Could Brexit mean end of NHS?

I earned headlines in Dublin last week for my contention at a European Movement/Konrad-Adenauer-Stiftung conference at Iveagh House that a Hard Brexit would turn London into some kind of casino town, attracting the rich and playful but doing very little for those on low and fixed incomes elsewhere in the country as Sterling declined. In the room, however, there was more interest in my contention that Brexit could mean the end of the NHS.

I would, in fact, have thought this was obvious from the very start. Sir John Major warned before he referendum that Brexit would place the NHS (by which I mean a universal health service free at point of access) in the hands of people who did not care for it as a model. Figures last week showing that nurses seeking entry to the UK have declined by 96% – an inevitable consequence of the whole atmosphere of post-Brexit Britain – show that it will be impossible to staff the Service without investing huge amounts (ahem, like more than £350m/week) in training alone. Most of all, the simple and obvious fact is that restricting trade will make the country materially poorer, reducing Government revenues and, as an obvious consequence, Health Budgets.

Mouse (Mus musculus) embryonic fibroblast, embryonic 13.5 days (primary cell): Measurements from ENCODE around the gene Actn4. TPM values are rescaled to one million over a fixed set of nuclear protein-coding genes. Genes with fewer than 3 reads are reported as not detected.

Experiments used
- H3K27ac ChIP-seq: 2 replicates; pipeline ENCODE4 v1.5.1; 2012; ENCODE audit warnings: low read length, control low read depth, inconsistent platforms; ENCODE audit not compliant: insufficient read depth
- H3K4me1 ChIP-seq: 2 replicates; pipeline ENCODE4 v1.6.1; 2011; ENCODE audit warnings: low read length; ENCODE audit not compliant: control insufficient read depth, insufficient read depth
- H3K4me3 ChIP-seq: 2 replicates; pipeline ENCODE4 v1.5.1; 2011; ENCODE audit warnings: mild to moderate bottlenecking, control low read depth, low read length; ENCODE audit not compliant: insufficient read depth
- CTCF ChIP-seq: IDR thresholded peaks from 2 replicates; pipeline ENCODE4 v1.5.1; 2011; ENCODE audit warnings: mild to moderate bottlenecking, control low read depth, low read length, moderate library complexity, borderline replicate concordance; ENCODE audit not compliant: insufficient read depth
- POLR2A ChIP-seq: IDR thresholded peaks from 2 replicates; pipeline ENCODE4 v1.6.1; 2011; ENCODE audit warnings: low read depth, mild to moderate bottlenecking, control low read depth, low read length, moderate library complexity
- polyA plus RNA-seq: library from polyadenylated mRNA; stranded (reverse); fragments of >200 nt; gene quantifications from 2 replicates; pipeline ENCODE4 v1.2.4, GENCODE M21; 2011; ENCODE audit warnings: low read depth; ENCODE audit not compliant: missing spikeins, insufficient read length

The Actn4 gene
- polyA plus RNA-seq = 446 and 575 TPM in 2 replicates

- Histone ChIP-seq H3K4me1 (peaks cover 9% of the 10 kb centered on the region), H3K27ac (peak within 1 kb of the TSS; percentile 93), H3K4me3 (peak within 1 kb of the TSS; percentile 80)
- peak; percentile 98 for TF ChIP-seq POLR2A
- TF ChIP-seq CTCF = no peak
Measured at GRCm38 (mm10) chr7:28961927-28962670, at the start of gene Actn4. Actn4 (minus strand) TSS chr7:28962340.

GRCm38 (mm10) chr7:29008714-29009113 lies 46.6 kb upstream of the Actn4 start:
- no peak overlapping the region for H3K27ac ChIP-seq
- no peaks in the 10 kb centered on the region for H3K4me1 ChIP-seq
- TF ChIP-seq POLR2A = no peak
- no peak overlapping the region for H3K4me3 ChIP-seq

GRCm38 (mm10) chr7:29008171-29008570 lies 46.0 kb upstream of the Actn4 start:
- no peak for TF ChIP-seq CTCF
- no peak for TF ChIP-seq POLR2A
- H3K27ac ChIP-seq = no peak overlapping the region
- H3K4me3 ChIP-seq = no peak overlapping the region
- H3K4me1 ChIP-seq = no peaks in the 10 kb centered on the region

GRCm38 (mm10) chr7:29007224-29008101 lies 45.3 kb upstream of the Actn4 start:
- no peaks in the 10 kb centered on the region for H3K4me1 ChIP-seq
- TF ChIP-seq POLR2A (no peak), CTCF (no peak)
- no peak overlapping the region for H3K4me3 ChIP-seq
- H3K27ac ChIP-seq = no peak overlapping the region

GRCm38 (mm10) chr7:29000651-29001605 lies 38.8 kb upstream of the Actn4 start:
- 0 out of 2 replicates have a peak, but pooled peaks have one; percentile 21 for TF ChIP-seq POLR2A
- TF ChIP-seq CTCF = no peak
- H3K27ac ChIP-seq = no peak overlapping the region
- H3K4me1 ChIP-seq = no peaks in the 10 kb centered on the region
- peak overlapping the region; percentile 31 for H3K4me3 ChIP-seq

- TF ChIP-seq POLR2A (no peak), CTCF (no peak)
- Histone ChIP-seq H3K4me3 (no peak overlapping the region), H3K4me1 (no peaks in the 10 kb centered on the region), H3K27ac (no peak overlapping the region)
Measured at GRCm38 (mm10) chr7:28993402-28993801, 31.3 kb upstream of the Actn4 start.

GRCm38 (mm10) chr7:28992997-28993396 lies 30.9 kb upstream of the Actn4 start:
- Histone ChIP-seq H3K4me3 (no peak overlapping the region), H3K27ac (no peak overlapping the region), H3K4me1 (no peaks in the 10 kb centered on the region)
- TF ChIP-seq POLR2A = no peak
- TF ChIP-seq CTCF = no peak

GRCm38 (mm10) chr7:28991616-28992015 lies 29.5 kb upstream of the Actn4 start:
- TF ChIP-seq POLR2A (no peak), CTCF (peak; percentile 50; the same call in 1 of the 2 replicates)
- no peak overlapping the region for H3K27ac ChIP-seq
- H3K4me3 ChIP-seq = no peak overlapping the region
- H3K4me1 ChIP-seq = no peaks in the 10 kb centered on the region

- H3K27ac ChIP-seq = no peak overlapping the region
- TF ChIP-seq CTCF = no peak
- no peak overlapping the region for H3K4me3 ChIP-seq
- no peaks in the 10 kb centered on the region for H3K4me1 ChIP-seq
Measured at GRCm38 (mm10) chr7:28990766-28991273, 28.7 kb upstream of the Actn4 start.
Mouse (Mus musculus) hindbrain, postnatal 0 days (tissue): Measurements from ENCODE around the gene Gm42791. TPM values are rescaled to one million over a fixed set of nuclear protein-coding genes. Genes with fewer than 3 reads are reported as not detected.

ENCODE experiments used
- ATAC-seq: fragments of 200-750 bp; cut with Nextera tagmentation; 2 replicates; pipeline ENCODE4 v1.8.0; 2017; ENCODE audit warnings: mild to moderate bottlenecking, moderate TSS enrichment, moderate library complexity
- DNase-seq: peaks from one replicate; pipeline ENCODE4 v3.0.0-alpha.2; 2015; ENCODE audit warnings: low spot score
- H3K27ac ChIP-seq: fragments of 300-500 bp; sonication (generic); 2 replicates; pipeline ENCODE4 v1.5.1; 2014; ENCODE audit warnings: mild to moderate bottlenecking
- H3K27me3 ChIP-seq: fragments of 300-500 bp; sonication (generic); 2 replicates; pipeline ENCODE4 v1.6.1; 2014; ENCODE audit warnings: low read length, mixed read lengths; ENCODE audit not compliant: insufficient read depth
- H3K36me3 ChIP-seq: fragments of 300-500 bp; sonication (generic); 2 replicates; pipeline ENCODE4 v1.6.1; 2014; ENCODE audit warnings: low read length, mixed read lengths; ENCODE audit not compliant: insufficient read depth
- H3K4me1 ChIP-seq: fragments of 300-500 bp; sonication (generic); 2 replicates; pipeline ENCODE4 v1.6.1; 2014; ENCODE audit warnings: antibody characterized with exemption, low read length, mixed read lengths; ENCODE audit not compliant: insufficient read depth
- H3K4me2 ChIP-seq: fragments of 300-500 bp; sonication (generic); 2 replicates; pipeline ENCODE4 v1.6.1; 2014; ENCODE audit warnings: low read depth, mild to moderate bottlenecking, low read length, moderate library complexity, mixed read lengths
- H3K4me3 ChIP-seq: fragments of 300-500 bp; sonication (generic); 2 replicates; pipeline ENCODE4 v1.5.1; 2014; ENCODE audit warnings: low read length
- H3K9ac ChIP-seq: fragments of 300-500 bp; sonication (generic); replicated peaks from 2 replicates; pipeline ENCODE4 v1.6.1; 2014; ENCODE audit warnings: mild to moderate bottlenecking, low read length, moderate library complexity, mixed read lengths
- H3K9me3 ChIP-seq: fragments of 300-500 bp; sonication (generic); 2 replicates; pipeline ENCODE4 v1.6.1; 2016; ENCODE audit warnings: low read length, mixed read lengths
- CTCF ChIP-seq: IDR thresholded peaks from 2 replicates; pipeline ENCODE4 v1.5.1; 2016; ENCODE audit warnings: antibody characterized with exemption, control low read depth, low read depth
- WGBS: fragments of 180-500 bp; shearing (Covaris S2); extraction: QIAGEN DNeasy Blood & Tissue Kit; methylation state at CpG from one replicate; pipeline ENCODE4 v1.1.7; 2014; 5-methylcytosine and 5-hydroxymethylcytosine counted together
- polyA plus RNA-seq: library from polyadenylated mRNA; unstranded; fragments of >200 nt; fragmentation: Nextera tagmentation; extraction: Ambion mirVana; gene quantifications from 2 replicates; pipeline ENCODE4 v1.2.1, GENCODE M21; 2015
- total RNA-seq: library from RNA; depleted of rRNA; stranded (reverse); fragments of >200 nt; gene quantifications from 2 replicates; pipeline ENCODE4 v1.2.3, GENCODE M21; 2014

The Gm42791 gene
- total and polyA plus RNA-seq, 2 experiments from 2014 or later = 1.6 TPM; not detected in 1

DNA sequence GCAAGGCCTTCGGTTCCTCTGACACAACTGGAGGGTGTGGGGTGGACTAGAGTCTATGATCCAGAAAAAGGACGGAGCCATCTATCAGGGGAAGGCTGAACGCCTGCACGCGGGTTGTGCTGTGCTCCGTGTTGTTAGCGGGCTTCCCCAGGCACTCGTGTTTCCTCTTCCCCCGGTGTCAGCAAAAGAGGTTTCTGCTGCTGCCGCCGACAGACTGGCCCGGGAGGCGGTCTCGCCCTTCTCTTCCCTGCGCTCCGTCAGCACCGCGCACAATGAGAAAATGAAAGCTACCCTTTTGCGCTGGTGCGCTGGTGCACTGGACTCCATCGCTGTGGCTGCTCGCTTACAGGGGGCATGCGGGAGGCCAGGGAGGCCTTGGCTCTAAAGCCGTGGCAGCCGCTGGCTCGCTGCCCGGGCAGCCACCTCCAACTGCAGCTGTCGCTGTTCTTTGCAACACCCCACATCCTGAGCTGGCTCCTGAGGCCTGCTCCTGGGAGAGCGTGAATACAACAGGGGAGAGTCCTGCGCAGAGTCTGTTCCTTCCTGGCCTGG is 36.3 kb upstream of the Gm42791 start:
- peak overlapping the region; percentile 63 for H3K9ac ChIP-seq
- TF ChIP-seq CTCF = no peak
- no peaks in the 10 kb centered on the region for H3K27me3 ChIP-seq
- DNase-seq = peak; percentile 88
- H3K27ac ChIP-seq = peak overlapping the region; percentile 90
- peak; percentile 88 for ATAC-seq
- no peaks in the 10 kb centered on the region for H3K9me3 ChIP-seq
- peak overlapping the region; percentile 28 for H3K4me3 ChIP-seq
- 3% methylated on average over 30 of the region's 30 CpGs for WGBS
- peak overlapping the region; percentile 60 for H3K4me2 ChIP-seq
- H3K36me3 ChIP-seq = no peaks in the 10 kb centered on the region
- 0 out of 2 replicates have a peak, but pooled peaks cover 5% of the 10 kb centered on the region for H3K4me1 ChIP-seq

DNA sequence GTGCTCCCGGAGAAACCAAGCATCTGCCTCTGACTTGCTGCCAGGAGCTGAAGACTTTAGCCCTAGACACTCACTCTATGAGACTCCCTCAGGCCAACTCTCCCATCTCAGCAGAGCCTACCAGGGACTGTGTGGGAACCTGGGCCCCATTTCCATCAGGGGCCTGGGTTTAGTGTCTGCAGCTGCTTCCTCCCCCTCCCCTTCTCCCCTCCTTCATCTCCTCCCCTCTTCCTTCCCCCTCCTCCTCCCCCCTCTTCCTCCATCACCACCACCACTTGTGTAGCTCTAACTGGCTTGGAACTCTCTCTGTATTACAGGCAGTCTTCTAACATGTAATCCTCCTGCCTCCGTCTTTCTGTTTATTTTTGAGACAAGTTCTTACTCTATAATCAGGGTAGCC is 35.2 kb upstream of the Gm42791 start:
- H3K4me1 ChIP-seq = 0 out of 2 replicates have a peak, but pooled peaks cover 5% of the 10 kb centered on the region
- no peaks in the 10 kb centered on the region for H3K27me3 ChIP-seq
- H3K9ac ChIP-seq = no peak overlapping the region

This is why the whole £350m claim was so utterly bogus. Leaving the EU will inevitably reduce, not increase, UK Government revenue and thus cost the Health Service money as well as staff. Since it is already teetering, it is genuinely hard to see how it survives.

There was genuine debate at the event as to whether the recent UK election result raises the prospect of Brexit not in fact proceeding. I am genuinely unsure. However, if a referendum were re-run now, making the obvious point that Brexit almost certainly means the end of the NHS, I wonder just how many people would vote for it… what, indeed, is the “will of the people”?

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